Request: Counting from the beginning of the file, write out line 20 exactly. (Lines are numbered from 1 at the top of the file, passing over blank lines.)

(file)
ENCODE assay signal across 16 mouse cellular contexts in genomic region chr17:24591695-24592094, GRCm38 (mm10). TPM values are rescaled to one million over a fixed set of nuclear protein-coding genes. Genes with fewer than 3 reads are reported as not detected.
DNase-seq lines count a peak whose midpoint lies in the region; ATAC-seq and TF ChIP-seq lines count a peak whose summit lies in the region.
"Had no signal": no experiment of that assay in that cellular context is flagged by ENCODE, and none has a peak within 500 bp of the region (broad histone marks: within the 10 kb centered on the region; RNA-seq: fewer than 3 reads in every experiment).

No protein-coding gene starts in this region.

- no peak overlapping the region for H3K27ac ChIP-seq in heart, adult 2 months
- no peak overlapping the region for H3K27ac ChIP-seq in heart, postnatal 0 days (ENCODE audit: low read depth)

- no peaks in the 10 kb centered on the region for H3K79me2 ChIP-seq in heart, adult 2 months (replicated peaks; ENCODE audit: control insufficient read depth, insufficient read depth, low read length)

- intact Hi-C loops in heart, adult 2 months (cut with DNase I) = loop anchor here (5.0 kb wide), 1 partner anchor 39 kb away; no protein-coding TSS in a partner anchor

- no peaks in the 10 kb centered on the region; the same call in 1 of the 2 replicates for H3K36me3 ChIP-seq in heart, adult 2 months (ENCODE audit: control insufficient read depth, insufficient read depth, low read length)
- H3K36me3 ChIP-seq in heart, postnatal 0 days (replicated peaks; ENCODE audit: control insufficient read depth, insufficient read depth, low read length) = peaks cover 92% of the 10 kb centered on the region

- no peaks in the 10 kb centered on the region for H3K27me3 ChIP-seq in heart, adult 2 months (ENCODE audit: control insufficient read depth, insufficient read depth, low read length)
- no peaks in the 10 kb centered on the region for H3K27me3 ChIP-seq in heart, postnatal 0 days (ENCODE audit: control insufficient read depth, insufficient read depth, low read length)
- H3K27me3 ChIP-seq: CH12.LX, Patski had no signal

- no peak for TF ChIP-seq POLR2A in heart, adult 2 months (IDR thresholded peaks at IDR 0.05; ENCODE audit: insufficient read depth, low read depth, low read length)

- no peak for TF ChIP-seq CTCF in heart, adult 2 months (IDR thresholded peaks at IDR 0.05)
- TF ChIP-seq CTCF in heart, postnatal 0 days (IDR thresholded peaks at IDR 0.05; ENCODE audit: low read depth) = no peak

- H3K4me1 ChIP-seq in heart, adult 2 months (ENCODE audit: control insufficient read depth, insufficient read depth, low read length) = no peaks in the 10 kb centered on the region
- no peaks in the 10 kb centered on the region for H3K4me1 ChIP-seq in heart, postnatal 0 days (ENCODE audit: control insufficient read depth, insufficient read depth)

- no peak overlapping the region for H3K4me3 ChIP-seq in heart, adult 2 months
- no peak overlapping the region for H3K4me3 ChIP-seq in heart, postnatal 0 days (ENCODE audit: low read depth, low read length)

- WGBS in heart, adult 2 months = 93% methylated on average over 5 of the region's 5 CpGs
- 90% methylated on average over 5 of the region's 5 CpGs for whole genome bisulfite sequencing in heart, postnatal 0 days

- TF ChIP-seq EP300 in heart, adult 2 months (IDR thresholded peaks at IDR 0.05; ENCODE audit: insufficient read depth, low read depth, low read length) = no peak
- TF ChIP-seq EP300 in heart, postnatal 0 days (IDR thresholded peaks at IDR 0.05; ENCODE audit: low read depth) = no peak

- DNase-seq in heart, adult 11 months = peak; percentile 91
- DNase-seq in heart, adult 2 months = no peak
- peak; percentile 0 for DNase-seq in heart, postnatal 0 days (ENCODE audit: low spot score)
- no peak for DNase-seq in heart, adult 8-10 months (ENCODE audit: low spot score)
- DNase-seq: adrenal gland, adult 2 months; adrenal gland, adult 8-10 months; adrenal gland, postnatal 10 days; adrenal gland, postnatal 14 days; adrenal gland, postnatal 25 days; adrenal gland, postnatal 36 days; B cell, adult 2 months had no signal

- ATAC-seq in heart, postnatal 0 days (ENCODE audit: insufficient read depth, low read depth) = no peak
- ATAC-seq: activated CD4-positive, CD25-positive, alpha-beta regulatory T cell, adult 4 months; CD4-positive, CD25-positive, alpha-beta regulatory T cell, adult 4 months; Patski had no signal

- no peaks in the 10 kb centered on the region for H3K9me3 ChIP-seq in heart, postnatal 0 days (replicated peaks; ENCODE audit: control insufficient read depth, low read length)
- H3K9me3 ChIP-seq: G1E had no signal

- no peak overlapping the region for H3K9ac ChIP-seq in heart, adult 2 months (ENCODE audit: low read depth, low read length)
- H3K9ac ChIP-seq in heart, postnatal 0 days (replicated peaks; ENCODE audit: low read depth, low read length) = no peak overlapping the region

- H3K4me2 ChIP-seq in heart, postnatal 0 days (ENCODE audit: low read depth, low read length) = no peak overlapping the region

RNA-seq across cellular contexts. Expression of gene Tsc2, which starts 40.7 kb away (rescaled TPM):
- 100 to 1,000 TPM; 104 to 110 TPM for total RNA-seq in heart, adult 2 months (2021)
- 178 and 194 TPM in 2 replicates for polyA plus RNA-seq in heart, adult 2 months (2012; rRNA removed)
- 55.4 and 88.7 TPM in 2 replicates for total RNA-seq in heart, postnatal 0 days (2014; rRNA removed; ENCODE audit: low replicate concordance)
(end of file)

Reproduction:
- no peak overlapping the region for H3K4me3 ChIP-seq in heart, postnatal 0 days (ENCODE audit: low read depth, low read length)